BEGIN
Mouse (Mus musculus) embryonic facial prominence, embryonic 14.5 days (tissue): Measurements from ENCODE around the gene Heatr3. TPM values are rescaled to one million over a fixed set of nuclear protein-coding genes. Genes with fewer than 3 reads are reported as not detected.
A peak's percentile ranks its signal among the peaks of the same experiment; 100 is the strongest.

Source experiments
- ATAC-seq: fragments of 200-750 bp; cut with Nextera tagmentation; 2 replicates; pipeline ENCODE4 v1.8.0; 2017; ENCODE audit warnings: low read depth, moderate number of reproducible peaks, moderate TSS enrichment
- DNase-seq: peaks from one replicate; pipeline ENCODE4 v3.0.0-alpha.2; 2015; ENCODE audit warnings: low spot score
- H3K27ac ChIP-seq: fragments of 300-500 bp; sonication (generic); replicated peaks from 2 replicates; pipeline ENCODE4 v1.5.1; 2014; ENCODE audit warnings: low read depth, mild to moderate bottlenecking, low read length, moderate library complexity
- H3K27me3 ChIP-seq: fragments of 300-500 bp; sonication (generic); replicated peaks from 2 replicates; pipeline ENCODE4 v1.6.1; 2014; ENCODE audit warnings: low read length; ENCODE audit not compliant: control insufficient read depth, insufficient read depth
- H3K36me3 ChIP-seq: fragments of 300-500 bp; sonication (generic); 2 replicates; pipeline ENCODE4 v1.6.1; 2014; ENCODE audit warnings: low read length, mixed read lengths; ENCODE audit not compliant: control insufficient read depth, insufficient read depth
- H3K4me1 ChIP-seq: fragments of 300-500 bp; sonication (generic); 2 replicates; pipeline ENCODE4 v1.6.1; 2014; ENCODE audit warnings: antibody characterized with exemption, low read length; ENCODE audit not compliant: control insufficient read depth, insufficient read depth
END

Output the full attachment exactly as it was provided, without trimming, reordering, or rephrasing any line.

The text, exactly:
Mouse (Mus musculus) embryonic facial prominence, embryonic 14.5 days (tissue): Measurements from ENCODE around the gene Heatr3. TPM values are rescaled to one million over a fixed set of nuclear protein-coding genes. Genes with fewer than 3 reads are reported as not detected.
A peak's percentile ranks its signal among the peaks of the same experiment; 100 is the strongest.

Source experiments
- ATAC-seq: fragments of 200-750 bp; cut with Nextera tagmentation; 2 replicates; pipeline ENCODE4 v1.8.0; 2017; ENCODE audit warnings: low read depth, moderate number of reproducible peaks, moderate TSS enrichment
- DNase-seq: peaks from one replicate; pipeline ENCODE4 v3.0.0-alpha.2; 2015; ENCODE audit warnings: low spot score
- H3K27ac ChIP-seq: fragments of 300-500 bp; sonication (generic); replicated peaks from 2 replicates; pipeline ENCODE4 v1.5.1; 2014; ENCODE audit warnings: low read depth, mild to moderate bottlenecking, low read length, moderate library complexity
- H3K27me3 ChIP-seq: fragments of 300-500 bp; sonication (generic); replicated peaks from 2 replicates; pipeline ENCODE4 v1.6.1; 2014; ENCODE audit warnings: low read length; ENCODE audit not compliant: control insufficient read depth, insufficient read depth
- H3K36me3 ChIP-seq: fragments of 300-500 bp; sonication (generic); 2 replicates; pipeline ENCODE4 v1.6.1; 2014; ENCODE audit warnings: low read length, mixed read lengths; ENCODE audit not compliant: control insufficient read depth, insufficient read depth
- H3K4me1 ChIP-seq: fragments of 300-500 bp; sonication (generic); 2 replicates; pipeline ENCODE4 v1.6.1; 2014; ENCODE audit warnings: antibody characterized with exemption, low read length; ENCODE audit not compliant: control insufficient read depth, insufficient read depth